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Australia tightens laws to protect privacy on social networks


Tuesday, October 26, 2021 06:00 AM (GMT+7)

The new bill requires social networks to confirm user ages; consent is obtained from the parents of children under 16 years of age prior to data collection and prioritizing the children’s interests.

The Australian federal government has released a bill called the Online Privacy Bill, which hopes to strengthen privacy protections for Australian users through an expansion of the existing Privacy Act. The draft law is in the process of collecting public comments.

Under current Australian law, the federal government can only make two types of binding privacy laws, the Australian Privacy Principles (APP) and one credit reporting law.

The new bill would expand the Privacy Act to allow the government to create a third law and regulate three types of organizations: social media platforms, data brokers and other major online platforms.

The online privacy bill would aim to force social media organizations to verify users’ ages; obtain the consent of the parent/guardian of a person under the age of 16 before collecting, using or disclosing his or her personal information; and prioritize the best interests of children in data processing.

The Australian government said the requirements only apply to social media platforms, as the risk to children from social networks is greater than from data brokers or other online platforms.

According to the public comment version of the bill, social media platforms covered by the online privacy law would include Facebook, dating apps (Bumble, Tinder), content services (OnlyFans), ), online forums (Reddit), messaging and video calling platforms (WhatsApp, Zoom) and game platforms that allow users to message.

Meanwhile, data brokers are defined as organizations that collect personal information through a non-social network service or collect personal information solely to disclose this information.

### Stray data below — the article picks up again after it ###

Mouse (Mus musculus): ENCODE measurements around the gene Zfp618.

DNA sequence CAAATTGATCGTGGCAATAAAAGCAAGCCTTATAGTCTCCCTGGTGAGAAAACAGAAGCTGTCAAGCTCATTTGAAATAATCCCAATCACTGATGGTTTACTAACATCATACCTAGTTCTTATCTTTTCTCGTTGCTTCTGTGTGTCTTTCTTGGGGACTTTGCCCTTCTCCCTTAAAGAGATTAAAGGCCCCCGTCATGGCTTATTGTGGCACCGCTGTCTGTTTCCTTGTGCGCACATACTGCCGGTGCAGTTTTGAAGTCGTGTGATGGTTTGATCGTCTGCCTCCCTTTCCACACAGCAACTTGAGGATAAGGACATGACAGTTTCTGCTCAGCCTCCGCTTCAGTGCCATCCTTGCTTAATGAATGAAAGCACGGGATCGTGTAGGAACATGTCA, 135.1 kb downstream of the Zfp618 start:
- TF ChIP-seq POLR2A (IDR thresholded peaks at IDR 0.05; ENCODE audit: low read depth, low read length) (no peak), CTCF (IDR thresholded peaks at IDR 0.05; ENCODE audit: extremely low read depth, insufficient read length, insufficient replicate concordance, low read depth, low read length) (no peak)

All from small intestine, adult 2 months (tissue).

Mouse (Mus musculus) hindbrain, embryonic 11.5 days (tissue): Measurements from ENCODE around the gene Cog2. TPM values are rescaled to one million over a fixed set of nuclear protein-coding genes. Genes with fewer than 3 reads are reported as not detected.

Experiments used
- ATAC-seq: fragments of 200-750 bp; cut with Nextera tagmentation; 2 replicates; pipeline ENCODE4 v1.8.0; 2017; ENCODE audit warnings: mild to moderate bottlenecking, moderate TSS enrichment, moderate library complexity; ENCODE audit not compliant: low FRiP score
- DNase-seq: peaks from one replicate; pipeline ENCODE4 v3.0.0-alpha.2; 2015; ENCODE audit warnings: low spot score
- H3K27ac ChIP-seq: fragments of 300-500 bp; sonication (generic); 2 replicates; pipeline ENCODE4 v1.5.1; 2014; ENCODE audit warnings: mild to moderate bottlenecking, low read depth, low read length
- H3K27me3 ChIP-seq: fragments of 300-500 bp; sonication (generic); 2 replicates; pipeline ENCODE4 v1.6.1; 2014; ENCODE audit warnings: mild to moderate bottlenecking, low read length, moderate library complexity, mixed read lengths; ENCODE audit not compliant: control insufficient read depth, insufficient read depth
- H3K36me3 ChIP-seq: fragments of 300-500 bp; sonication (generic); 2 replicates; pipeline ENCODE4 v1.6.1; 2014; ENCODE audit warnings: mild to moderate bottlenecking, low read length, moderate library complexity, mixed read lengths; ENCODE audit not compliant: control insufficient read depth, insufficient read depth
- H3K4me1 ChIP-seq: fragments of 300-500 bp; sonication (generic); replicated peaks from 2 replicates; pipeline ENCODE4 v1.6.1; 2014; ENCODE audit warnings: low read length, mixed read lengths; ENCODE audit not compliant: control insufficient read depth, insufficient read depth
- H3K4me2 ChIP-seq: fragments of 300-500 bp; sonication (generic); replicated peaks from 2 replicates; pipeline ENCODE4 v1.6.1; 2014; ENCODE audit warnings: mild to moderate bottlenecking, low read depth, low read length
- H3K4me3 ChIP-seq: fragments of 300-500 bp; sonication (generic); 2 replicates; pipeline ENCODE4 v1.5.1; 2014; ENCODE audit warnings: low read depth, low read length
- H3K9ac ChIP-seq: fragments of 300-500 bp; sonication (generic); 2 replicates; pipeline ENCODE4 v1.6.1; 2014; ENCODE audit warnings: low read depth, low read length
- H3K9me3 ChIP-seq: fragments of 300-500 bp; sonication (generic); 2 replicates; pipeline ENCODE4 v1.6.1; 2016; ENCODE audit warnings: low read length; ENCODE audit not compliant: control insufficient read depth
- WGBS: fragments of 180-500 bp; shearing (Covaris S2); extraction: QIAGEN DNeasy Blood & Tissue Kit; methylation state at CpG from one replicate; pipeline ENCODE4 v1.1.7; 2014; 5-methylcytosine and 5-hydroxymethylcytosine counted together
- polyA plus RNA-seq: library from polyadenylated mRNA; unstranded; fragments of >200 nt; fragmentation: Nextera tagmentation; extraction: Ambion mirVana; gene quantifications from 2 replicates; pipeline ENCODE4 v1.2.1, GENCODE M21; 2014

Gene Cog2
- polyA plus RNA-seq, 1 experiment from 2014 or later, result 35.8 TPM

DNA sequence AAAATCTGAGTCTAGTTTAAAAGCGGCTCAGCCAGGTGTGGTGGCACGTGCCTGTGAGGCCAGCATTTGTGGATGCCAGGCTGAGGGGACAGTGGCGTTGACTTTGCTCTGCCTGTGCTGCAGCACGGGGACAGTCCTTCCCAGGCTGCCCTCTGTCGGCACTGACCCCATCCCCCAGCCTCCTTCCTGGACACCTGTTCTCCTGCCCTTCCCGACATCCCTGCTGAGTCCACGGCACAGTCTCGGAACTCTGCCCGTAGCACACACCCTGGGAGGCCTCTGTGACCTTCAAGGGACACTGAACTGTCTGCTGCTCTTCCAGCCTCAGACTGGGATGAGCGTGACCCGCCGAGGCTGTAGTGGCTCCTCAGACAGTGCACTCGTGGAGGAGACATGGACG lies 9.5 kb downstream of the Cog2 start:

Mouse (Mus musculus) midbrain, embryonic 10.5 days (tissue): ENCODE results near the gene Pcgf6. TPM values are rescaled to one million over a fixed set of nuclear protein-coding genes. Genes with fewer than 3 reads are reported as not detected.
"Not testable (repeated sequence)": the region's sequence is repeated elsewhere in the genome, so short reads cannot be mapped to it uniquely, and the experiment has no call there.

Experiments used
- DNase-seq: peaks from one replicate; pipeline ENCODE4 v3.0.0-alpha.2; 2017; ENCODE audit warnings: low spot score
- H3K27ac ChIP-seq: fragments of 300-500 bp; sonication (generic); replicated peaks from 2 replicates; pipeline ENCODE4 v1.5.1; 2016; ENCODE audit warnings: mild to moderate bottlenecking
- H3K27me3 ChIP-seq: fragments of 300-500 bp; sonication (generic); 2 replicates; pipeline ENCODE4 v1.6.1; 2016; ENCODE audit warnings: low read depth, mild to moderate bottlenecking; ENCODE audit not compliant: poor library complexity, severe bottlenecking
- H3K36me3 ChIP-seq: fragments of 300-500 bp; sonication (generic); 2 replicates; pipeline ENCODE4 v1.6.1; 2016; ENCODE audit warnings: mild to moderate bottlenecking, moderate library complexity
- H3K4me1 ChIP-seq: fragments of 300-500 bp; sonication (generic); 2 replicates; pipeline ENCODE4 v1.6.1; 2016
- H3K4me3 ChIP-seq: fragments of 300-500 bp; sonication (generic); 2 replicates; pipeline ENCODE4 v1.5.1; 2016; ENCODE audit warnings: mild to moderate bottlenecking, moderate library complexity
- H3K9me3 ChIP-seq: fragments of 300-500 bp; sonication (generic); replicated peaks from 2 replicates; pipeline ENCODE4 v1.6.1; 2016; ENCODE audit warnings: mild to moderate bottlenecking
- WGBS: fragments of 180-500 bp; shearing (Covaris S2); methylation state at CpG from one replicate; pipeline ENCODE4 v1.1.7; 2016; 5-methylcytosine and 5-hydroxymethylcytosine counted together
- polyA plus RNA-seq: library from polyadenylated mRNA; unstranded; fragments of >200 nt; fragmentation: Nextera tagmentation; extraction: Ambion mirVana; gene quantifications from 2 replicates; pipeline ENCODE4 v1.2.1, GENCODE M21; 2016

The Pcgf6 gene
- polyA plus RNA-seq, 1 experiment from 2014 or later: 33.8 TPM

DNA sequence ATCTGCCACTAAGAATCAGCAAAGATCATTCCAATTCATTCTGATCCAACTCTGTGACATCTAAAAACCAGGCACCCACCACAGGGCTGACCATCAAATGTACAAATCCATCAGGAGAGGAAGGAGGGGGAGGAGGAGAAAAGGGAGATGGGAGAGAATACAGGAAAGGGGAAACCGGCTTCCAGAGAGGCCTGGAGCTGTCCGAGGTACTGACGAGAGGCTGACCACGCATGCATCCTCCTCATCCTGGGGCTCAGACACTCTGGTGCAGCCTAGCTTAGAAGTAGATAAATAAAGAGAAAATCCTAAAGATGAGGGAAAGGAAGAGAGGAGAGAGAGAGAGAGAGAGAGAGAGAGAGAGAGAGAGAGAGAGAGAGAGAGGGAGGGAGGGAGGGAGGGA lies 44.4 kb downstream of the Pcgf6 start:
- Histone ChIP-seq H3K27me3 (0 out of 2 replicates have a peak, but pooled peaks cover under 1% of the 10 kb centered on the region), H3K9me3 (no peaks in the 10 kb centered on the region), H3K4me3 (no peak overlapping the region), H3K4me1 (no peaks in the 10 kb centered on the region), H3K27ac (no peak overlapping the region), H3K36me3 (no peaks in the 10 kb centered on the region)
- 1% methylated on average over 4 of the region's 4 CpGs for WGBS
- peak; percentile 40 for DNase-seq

The third group of organizations, the “other major online platforms”, are defined as companies that provide online services and have over 2.5 million users in Australia. This means that technology corporations like Apple, Google, Amazon and even Spotify will have to comply with the new regulation. Organizations that collect personal information for loyalty programs are exempt.

The remainder of the bill, which applies to all three types of organizations, would apply the APP’s requirements and require these organizations to take measures to allow users to request termination of use or disclosure of personal information. core. However, this request will not create a “right to delete personal information”.

Australian Attorney General Michaelia Cash, who announced the new draft privacy law. Photo: World Economic Forum/Sikarin Thanachaiary

The Online Privacy Bill will also impose heavier fines on organizations that violate user privacy, with fines that can be up to 10% of annual revenue in Australia or a fixed amount of A$10 million, a significant increase from the current maximum fine of A$2.22 million.

Criminal penalties will also be applied when an organization does not comply with a request to provide information/documents/records when requested to serve the investigation of an invasion of user privacy.

As for how the Online Privacy Act will survive existing laws, the Australian Government says it will take precedence over the APP in the event an organization is subject to both laws. However, if an organization is subject to review under the Online Privacy Act and the Consumer Data Rights regulation, the Consumer Data Rights will take precedence if there is disagreement.

With the publication of the Online Privacy Bill, the Australian government said the bill will be discussed with the Australian Information Commissioner and businesses, and open to public comments until December 3, 2021. focuses on the range of organizations required to comply with the law.

Source: https://www.nguoiduatin.vn/australia-siet-chat-luat-bao-ve-quyen-rieng-tu-tren-mang-xa-hoi-a5317…

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